Re: [TLS] DTLS 1.3

Hannes Tschofenig <> Wed, 06 July 2016 12:34 UTC

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To: Ilari Liusvaara <>, Eric Rescorla <>
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From: Hannes Tschofenig <>
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Subject: Re: [TLS] DTLS 1.3
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Hi Ilari, Hi Ekr,

a few remarks inline:


>>>> - The handshake retransmit scheme doesn't seem to work that
>>>>>   well with post-handshake auth, and even less well with
>>>>>   session tickets.
>>>> Why do you think so? Of course, unreliable transports creates
>>>> inconvenience; is it that what you are referring to?
>>> DTLS assumes handshake messages are reliable, and that reliability is
>>> implemented via handshake messages ACKing one another.
>>> - Session tickets have no ACK at all.
>> DTLS 1.3 should add an ACK, IMO.
> Yeah, not going to work without. And I presume something might be
> needed for dynamic reauth too...

I was wondering about one design decision regarding the ack.

If we don't use the epoch instead of the KeyUpdate then there is only
one other message that does not have an ack, namely the NewSessionTicket
message. (I might be worthwhile to think about why the server can send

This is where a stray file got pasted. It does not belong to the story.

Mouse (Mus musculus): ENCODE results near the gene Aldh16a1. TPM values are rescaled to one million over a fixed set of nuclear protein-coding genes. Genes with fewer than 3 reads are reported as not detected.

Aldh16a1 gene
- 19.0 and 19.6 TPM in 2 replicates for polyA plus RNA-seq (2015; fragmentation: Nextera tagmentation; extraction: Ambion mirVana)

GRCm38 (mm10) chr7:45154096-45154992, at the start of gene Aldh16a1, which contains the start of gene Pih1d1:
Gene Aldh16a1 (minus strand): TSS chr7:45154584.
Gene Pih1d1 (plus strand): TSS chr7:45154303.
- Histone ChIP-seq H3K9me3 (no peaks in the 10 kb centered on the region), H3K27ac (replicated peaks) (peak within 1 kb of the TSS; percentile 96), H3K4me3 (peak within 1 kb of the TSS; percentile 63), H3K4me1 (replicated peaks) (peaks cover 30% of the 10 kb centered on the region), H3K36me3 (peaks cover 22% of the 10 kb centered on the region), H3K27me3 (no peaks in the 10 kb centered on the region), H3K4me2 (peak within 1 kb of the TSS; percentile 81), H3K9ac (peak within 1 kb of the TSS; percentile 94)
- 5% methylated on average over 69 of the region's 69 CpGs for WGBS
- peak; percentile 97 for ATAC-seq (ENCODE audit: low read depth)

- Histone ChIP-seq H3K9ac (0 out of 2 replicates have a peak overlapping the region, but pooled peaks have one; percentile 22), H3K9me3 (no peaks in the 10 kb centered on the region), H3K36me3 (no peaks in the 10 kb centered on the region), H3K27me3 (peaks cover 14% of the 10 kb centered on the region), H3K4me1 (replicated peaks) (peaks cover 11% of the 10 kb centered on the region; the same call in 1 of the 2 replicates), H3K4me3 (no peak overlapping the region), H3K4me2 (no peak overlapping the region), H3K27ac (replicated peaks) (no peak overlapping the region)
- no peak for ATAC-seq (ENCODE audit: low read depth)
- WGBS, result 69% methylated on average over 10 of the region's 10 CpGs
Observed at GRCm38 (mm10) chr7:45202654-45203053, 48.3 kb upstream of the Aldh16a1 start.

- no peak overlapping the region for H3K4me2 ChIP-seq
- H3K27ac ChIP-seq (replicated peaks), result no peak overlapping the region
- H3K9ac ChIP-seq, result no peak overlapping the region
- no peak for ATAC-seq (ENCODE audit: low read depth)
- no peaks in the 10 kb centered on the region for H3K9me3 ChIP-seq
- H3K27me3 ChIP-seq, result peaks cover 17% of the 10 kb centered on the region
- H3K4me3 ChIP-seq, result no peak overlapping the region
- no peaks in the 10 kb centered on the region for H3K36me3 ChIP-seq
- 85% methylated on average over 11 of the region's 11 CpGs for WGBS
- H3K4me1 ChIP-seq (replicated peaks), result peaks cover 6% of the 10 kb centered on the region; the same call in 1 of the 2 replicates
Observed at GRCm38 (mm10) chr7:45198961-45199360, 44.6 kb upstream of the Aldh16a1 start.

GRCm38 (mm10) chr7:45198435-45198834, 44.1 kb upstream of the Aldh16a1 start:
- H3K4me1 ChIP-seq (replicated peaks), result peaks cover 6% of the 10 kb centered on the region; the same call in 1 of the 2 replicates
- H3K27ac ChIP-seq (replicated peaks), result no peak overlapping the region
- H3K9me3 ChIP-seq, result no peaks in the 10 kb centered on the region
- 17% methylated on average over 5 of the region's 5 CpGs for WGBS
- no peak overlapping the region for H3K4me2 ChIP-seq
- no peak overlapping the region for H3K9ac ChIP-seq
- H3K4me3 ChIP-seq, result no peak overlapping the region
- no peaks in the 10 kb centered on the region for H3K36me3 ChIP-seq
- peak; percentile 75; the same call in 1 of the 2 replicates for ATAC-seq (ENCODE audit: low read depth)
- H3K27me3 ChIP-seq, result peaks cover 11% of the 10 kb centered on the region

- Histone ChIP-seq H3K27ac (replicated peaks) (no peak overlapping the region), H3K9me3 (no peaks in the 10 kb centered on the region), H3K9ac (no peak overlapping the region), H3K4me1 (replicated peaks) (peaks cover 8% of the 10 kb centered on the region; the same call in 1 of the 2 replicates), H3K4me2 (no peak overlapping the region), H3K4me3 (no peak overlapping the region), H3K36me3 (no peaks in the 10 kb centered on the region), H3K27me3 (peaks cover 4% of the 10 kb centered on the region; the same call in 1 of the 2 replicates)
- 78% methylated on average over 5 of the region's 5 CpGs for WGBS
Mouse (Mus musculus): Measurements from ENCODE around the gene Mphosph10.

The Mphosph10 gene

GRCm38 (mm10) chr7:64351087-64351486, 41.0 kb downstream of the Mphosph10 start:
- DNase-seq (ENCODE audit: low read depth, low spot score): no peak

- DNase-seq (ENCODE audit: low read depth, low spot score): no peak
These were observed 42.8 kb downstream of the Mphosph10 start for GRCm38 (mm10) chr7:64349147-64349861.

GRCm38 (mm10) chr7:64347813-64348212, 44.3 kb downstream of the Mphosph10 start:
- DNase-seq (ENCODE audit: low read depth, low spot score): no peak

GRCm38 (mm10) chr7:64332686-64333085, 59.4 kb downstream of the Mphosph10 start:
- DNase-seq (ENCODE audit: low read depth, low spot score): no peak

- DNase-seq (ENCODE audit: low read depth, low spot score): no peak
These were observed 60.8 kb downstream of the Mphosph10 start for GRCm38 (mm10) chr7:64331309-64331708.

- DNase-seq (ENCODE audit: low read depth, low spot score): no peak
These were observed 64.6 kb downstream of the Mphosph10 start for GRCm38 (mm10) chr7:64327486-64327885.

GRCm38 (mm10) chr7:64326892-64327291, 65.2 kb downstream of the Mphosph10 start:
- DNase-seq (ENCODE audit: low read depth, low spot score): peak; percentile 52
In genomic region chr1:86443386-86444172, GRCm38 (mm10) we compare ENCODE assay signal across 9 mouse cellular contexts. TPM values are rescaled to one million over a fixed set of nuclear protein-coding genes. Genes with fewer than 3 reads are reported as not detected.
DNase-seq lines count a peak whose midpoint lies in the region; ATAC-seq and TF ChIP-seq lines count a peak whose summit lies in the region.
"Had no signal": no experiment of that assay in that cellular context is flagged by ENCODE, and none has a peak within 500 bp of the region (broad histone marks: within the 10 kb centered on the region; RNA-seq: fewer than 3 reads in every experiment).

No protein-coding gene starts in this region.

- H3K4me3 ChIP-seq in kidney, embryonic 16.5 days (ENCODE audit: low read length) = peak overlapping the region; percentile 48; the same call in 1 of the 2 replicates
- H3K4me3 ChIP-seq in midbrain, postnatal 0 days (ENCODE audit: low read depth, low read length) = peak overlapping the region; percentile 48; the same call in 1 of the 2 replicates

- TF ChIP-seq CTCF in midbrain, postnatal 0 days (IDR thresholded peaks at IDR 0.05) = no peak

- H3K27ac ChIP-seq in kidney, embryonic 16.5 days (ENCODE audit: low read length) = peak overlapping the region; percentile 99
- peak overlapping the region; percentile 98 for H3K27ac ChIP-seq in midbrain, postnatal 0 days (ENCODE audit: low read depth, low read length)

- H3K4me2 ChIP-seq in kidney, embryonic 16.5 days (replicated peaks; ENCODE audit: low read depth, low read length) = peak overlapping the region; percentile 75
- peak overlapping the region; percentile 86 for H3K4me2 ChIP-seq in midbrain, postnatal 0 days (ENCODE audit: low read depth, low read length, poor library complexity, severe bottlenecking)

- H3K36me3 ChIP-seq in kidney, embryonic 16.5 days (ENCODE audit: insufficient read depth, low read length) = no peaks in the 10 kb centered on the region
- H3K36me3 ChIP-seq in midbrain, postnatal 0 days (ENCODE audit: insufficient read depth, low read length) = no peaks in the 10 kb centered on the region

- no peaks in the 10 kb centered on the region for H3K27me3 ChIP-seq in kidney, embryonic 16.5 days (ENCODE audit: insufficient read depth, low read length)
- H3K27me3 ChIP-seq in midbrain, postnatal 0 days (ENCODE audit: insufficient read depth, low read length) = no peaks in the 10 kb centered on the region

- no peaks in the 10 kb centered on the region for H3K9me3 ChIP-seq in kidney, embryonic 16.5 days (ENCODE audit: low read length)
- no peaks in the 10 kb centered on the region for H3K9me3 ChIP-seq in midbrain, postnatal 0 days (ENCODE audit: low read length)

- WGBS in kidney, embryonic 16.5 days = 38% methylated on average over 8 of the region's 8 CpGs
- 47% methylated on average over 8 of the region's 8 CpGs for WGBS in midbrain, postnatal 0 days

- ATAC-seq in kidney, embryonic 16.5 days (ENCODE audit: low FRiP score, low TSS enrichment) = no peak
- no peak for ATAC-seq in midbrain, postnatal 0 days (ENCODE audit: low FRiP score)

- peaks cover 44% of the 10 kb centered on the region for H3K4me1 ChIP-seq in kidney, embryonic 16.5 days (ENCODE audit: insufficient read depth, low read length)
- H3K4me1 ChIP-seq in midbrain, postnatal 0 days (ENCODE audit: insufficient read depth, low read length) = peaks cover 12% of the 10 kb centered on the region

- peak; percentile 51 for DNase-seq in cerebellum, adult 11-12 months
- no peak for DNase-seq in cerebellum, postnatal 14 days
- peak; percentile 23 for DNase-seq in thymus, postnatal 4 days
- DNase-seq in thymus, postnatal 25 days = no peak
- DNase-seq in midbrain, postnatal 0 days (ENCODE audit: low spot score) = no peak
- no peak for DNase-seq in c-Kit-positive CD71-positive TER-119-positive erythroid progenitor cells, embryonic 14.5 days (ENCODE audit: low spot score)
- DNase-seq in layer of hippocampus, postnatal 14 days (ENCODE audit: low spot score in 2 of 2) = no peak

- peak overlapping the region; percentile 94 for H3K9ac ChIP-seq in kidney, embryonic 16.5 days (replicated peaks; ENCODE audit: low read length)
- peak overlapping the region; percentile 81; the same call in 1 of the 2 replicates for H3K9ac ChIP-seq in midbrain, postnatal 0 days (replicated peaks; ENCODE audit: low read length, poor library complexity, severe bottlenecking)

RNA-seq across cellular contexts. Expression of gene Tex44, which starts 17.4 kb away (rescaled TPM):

it at any time and why it isn't sent as part of the regular handshake
instead. This would make the issue with acks potentially go away.)

The post-handshake authentication with the CertificateRequest comes with
an ack (even though it may be delayed), namely Certificate,
CertificateVerify, and Finished (and in case of a decline with a
certificate and a finished). Would it be worthwhile to ack them as well
due to the potential delay caused by user interaction?

Let us say that we provide an ack for the NewSessionTicket message then
it is sufficient to specify a very simple ack, namely one that is
defined as: struct {} Ack;

If we also ack the post-handshake authentication then it is necessary to
include some identifier in the Ack message to indicate which message is

What are your thoughts about this?

>>> - CertificateRequest can have very slow ACK.
>>> - KeyUpdate has no real ACK (and isn't idempotent either).
>> Yes, I think we should remove KeyUpdate for DTLS 1.3 and just use epoch
>> instead.

I believe that using epoch for updating the cryptographic keys is pretty
much like a key update. Essentially, we are talking about taking the
epoch value from the incoming packet and then figuring out what security
context is applicable. Correct?

An alternative design would be to require the receiver of a KeyUpdate to
return a KeyUpdate as well. This would then constitute a flight.
Wouldn't this be better?
> How many special epochs we need?
> 0 => Unencrypted messages
> 1 => 0-RTT control messages (just one finished[1]!)
> 2 => 0-RTT data messages
> 3 => primary handshake
> 4 => application data
> 5-N => rekey connection

I guess you want to introduce these different epoch values and associate
them with different phases during the handshake since the TLS 1.3 key
derivation is more sophisticated than the TLS 1.2 version.

Is this correct?